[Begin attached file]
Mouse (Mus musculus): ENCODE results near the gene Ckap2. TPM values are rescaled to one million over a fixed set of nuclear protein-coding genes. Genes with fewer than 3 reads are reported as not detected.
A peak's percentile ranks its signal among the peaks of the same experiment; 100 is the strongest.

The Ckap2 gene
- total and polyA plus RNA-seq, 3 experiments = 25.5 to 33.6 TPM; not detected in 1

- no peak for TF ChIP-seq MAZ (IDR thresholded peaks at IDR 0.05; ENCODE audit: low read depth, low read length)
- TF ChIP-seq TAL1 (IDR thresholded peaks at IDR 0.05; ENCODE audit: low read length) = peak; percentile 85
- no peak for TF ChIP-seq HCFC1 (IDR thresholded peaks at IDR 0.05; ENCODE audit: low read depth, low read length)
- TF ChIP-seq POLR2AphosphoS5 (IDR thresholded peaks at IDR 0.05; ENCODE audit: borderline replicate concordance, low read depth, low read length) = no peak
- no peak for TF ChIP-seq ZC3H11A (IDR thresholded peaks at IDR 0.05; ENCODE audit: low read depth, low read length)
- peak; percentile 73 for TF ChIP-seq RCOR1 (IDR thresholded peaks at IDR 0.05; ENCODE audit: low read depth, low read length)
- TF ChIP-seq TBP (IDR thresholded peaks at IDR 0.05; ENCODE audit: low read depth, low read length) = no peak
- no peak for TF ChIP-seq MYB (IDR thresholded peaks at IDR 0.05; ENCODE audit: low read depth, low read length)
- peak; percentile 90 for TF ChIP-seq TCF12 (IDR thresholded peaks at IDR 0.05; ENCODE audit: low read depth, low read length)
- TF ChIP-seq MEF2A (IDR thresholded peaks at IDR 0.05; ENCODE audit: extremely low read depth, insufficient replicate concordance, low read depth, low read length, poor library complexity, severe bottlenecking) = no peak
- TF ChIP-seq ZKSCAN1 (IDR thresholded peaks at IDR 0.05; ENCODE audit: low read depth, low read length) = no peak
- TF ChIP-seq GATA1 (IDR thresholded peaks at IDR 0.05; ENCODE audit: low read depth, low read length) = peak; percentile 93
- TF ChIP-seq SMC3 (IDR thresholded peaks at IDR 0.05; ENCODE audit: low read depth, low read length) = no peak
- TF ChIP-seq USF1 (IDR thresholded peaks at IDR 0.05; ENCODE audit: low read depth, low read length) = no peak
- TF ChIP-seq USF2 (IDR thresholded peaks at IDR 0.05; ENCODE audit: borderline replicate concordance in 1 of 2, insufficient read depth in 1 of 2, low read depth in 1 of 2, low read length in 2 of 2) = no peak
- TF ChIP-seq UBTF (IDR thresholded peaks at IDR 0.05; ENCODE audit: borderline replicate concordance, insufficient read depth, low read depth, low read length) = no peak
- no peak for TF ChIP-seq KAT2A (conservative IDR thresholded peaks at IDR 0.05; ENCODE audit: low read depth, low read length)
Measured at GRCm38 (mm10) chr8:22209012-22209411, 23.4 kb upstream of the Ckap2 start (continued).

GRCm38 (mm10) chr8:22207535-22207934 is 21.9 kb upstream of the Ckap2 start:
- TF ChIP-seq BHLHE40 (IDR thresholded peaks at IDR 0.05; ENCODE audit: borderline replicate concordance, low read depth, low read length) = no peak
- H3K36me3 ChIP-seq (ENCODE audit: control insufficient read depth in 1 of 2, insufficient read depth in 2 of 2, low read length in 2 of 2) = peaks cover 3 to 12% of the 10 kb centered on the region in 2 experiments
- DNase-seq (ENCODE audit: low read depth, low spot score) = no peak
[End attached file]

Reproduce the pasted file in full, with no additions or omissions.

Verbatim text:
Mouse (Mus musculus): ENCODE results near the gene Ckap2. TPM values are rescaled to one million over a fixed set of nuclear protein-coding genes. Genes with fewer than 3 reads are reported as not detected.
A peak's percentile ranks its signal among the peaks of the same experiment; 100 is the strongest.

The Ckap2 gene
- total and polyA plus RNA-seq, 3 experiments = 25.5 to 33.6 TPM; not detected in 1

- no peak for TF ChIP-seq MAZ (IDR thresholded peaks at IDR 0.05; ENCODE audit: low read depth, low read length)
- TF ChIP-seq TAL1 (IDR thresholded peaks at IDR 0.05; ENCODE audit: low read length) = peak; percentile 85
- no peak for TF ChIP-seq HCFC1 (IDR thresholded peaks at IDR 0.05; ENCODE audit: low read depth, low read length)
- TF ChIP-seq POLR2AphosphoS5 (IDR thresholded peaks at IDR 0.05; ENCODE audit: borderline replicate concordance, low read depth, low read length) = no peak
- no peak for TF ChIP-seq ZC3H11A (IDR thresholded peaks at IDR 0.05; ENCODE audit: low read depth, low read length)
- peak; percentile 73 for TF ChIP-seq RCOR1 (IDR thresholded peaks at IDR 0.05; ENCODE audit: low read depth, low read length)
- TF ChIP-seq TBP (IDR thresholded peaks at IDR 0.05; ENCODE audit: low read depth, low read length) = no peak
- no peak for TF ChIP-seq MYB (IDR thresholded peaks at IDR 0.05; ENCODE audit: low read depth, low read length)
- peak; percentile 90 for TF ChIP-seq TCF12 (IDR thresholded peaks at IDR 0.05; ENCODE audit: low read depth, low read length)
- TF ChIP-seq MEF2A (IDR thresholded peaks at IDR 0.05; ENCODE audit: extremely low read depth, insufficient replicate concordance, low read depth, low read length, poor library complexity, severe bottlenecking) = no peak
- TF ChIP-seq ZKSCAN1 (IDR thresholded peaks at IDR 0.05; ENCODE audit: low read depth, low read length) = no peak
- TF ChIP-seq GATA1 (IDR thresholded peaks at IDR 0.05; ENCODE audit: low read depth, low read length) = peak; percentile 93
- TF ChIP-seq SMC3 (IDR thresholded peaks at IDR 0.05; ENCODE audit: low read depth, low read length) = no peak
- TF ChIP-seq USF1 (IDR thresholded peaks at IDR 0.05; ENCODE audit: low read depth, low read length) = no peak
- TF ChIP-seq USF2 (IDR thresholded peaks at IDR 0.05; ENCODE audit: borderline replicate concordance in 1 of 2, insufficient read depth in 1 of 2, low read depth in 1 of 2, low read length in 2 of 2) = no peak
- TF ChIP-seq UBTF (IDR thresholded peaks at IDR 0.05; ENCODE audit: borderline replicate concordance, insufficient read depth, low read depth, low read length) = no peak
- no peak for TF ChIP-seq KAT2A (conservative IDR thresholded peaks at IDR 0.05; ENCODE audit: low read depth, low read length)
Measured at GRCm38 (mm10) chr8:22209012-22209411, 23.4 kb upstream of the Ckap2 start (continued).

GRCm38 (mm10) chr8:22207535-22207934 is 21.9 kb upstream of the Ckap2 start:
- TF ChIP-seq BHLHE40 (IDR thresholded peaks at IDR 0.05; ENCODE audit: borderline replicate concordance, low read depth, low read length) = no peak
- H3K36me3 ChIP-seq (ENCODE audit: control insufficient read depth in 1 of 2, insufficient read depth in 2 of 2, low read length in 2 of 2) = peaks cover 3 to 12% of the 10 kb centered on the region in 2 experiments
- DNase-seq (ENCODE audit: low read depth, low spot score) = no peak